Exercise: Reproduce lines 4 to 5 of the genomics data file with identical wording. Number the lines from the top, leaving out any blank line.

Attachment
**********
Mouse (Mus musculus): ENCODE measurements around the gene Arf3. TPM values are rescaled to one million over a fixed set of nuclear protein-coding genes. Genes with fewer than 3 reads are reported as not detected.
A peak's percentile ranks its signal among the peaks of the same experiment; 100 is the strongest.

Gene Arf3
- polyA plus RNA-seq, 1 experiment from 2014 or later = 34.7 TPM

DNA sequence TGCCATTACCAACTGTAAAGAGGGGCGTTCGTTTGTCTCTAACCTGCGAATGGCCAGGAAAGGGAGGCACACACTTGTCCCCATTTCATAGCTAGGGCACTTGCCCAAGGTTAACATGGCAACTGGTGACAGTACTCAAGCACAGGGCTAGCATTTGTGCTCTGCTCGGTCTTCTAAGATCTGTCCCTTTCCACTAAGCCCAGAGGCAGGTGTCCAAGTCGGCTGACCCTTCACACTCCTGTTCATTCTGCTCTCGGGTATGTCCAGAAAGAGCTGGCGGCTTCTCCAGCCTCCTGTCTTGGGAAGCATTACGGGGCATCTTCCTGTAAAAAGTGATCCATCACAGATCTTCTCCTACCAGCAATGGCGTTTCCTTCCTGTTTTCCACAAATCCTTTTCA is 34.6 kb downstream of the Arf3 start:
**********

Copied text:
- polyA plus RNA-seq, 1 experiment from 2014 or later = 34.7 TPM

DNA sequence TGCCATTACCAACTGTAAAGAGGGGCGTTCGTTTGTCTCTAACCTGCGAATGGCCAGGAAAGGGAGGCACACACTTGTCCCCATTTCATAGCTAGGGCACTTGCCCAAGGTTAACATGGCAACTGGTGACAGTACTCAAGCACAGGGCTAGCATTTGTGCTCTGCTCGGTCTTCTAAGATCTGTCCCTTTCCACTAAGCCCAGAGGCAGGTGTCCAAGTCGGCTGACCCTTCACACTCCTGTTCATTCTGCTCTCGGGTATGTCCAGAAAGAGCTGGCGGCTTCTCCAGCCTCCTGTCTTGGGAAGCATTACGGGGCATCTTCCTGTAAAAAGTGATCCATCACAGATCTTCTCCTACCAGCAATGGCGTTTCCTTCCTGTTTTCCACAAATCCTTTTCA is 34.6 kb downstream of the Arf3 start: